Oct 14, 2016

Hurricane Nicole and King Tide Already Flooding Fort Lauderdale

Fort Lauderdale, FL
Jess Swanson
New Times Broward-Palm Beach
Photo: City of Fort Lauderdale
Photo: City of Fort Lauderdale

Every October, the king tide sweeps across South Florida as the full moon orbits closest to Earth. This alignment causes the highest water level of the year. Roads and yards flood. But scientists say this could be one of the worst Fort Lauderdale has faced — a perfect storm of an offshore hurricane, the moon's gravitational pull, and sea-level rise.

"Some people still say that sea-level rise isn't happening or that its effects are so far from now," says Keren Bolter, a climate, policy, and geospatial analyst for the South Florida Regional Council. "But the high tide on Sunday and Monday will be a snapshot of what every day will be like in 2030."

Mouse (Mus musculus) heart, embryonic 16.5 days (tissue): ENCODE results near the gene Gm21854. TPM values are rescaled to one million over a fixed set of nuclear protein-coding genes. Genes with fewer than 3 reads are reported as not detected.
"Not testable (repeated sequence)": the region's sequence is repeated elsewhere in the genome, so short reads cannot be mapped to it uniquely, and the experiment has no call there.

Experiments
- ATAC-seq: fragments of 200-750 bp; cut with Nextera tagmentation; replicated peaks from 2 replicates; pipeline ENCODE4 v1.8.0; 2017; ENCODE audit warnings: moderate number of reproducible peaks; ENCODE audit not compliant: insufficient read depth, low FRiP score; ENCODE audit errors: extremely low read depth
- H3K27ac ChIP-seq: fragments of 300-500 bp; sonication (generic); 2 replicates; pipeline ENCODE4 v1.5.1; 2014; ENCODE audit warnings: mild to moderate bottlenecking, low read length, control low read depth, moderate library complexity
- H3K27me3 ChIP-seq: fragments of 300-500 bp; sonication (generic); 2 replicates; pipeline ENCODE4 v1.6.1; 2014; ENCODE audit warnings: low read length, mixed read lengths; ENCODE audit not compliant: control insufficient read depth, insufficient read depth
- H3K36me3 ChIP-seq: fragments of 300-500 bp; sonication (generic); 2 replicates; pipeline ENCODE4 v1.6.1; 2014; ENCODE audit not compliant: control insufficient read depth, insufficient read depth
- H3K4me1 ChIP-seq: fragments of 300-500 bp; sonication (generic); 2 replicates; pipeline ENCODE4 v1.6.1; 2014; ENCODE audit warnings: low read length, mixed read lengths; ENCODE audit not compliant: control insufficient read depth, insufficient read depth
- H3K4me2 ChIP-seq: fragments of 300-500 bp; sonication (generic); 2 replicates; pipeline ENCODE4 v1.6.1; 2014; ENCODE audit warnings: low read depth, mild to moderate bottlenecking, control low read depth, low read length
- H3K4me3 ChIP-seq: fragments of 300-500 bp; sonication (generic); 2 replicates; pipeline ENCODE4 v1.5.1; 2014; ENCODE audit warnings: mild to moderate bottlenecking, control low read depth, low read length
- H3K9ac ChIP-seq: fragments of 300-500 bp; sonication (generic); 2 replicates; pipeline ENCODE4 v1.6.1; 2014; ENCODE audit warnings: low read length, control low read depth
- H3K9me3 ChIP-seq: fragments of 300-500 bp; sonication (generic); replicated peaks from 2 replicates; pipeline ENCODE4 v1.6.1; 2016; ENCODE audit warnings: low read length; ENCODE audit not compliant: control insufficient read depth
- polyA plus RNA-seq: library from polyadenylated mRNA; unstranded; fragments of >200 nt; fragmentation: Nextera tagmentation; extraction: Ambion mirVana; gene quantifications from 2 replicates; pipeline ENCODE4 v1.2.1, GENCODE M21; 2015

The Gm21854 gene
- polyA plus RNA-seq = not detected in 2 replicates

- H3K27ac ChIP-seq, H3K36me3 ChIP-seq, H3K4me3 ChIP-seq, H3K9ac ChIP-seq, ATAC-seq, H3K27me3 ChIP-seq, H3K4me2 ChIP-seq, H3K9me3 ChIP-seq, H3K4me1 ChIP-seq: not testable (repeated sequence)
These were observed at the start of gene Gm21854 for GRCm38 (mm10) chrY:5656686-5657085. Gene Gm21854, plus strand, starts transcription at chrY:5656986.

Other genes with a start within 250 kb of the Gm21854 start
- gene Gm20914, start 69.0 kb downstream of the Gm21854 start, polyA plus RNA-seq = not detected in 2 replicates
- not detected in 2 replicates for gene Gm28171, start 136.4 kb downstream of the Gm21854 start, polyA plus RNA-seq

It seems that Hurricane Nicole's offshore currents are proving an unforeseen catalyst to the tides. On Thursday, the National Oceanic and Atmospheric Administration reported that water levels on Virginia Key Beach in Miami were already one foot higher than predicted, and in a statement, Fort Lauderdale Mayor Jack Seiler reported that tides in his city were already averaging more than 15 inches above the predicted levels. This is especially alarming since the peak water levels are not expected until Sunday and Monday high tides.